IE 11 is not supported. For an optimal experience visit our site on another browser.

Kinect-controlled satellites heading to space

STRaND-2
University of Surrey
STRaND-2
UK engineers are using Kinect components to help two small satellites dock with each other.University of Surrey

Clever scientists, engineers and tinkerers have used the Xbox Kinect game controller to fly autonomous helicoptersguide blind people and control robots. Now engineers from the UK are building two satellites that will have the guts of a Kinect controller embedded inside them — guts that will help the satellites navigate space and dock with each other.

The Kinect-controlled satellites are part of the STRaND (Surrey Training, Research and Nanosatellite Demonstrator) project created by a joint team from the Univeristy of Surrey and Surry Satellite Technology Limited. For the project, engineers are creating a series of small satellites.

The STRaND-1 satellite, which will soon be completed, is powered by a smartphone. Meanwhile, the STRaND-2 portion of the project will involve the creation of two nano satellites. The identical twin satellites will use components from the Xbox Kinect controller "to scan the local area and provide the satellites with spatial awareness on all three axes," explains a press release:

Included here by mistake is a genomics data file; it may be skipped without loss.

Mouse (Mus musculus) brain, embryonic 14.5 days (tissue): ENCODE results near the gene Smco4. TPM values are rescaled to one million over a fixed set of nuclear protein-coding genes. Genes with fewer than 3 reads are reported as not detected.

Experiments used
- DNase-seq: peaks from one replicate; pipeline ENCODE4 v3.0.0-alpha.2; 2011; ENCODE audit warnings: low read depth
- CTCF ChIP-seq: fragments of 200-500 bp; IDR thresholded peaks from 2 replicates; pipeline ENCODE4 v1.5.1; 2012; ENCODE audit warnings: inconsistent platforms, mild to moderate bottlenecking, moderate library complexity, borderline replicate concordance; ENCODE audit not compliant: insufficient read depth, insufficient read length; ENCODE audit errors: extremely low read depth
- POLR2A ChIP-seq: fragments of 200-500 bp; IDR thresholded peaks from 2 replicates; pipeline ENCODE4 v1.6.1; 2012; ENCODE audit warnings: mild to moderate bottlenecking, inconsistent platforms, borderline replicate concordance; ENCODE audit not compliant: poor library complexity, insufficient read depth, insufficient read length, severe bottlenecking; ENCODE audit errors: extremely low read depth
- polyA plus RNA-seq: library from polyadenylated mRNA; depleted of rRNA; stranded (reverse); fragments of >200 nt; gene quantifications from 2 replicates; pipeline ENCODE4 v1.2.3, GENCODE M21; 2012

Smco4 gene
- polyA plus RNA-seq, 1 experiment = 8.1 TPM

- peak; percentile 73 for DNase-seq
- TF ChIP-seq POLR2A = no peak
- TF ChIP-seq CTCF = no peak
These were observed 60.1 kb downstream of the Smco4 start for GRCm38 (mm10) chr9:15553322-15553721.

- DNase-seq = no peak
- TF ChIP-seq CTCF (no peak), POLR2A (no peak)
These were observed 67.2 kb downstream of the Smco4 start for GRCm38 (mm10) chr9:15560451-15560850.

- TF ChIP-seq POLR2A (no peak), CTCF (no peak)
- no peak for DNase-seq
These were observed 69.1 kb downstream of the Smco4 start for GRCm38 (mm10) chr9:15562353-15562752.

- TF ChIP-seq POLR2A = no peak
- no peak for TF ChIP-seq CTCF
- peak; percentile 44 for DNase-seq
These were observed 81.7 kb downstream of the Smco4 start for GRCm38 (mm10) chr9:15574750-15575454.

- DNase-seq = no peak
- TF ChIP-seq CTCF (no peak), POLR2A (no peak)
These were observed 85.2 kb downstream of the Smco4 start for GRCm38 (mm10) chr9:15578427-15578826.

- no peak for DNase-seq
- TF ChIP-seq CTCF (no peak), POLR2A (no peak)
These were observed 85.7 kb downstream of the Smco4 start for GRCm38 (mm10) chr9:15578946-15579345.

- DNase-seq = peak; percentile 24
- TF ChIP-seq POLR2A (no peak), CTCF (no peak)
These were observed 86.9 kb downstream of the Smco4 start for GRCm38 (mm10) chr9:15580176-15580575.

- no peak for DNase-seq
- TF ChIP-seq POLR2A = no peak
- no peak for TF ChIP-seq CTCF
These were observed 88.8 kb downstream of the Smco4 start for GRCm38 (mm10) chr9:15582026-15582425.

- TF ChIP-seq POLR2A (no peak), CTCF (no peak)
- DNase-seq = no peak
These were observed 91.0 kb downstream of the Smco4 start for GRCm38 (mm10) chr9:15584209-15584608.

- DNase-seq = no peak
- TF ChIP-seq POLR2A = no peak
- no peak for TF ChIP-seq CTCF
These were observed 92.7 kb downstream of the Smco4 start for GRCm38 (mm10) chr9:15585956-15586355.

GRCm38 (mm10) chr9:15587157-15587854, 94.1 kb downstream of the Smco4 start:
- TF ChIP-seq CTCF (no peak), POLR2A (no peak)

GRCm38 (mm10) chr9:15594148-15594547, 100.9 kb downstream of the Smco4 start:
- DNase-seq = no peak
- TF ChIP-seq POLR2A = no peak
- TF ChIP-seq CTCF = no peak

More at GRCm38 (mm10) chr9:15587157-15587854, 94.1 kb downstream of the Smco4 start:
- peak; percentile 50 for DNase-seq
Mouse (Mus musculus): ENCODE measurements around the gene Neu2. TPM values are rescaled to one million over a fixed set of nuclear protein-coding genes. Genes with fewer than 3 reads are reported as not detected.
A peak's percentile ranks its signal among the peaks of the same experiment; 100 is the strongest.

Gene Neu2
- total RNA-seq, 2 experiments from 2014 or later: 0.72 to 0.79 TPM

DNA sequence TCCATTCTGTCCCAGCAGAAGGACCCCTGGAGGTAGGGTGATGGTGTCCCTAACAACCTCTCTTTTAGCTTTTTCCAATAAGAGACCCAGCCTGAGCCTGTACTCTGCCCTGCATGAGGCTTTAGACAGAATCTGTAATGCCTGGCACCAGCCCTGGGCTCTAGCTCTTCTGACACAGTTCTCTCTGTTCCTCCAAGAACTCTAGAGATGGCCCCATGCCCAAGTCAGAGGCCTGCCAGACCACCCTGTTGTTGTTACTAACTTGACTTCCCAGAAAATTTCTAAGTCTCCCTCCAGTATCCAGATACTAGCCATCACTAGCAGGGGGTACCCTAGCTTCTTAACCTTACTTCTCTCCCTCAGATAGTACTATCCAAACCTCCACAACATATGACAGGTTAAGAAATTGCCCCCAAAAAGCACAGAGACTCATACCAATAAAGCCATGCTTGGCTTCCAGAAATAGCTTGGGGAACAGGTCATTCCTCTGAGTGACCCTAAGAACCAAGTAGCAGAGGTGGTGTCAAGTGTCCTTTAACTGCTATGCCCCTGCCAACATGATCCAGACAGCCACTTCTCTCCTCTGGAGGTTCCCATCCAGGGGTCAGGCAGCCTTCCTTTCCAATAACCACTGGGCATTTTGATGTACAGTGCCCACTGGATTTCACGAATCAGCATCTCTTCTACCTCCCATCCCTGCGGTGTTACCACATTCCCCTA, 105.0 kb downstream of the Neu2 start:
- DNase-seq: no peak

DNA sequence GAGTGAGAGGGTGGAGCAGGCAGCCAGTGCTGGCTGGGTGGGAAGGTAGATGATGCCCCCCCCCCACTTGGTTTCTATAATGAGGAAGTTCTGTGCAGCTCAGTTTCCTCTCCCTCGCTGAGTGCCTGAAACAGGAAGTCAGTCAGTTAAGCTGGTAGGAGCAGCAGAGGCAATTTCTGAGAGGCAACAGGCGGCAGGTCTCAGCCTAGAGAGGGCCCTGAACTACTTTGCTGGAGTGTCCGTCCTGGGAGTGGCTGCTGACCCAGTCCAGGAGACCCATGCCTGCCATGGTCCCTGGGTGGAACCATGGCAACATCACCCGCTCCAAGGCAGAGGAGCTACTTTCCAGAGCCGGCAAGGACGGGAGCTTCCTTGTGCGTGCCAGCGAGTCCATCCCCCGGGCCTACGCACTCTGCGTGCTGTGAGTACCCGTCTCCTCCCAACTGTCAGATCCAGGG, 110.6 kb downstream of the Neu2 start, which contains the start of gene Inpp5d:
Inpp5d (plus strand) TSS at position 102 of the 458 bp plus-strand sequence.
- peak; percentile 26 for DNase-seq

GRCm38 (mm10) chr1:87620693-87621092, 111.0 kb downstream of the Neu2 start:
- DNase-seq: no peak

The STRaND team sees the relatively low cost nanosatellites as intelligent “space building blocks” that could be stacked together and reconfigured to build larger modular spacecraft ... The STRaND-2 twins will be separated after launch. After the initial phase of system checks, the two satellites will be commanded to perform the docking procedure and, when in close proximity, the Kinect-based docking system will provide the satellites with 3D spatial awareness to align and dock.

“We were really impressed by what MIT had done flying an autonomous model helicopter that used Kinect and asked ourselves: Why has no-one used this in space?" said SSTL Project Lead Shaun Kenyon.

Here's a computer model showing what the Kinect-controlled satellites will look like.

Winda Benedetti writes about games for msnbc.com. You can follow her tweets about games and other things here on Twitter or join her in the stream here on Google+. And for more video game news and reviews be sure to check out the In-Game Facebook page right here.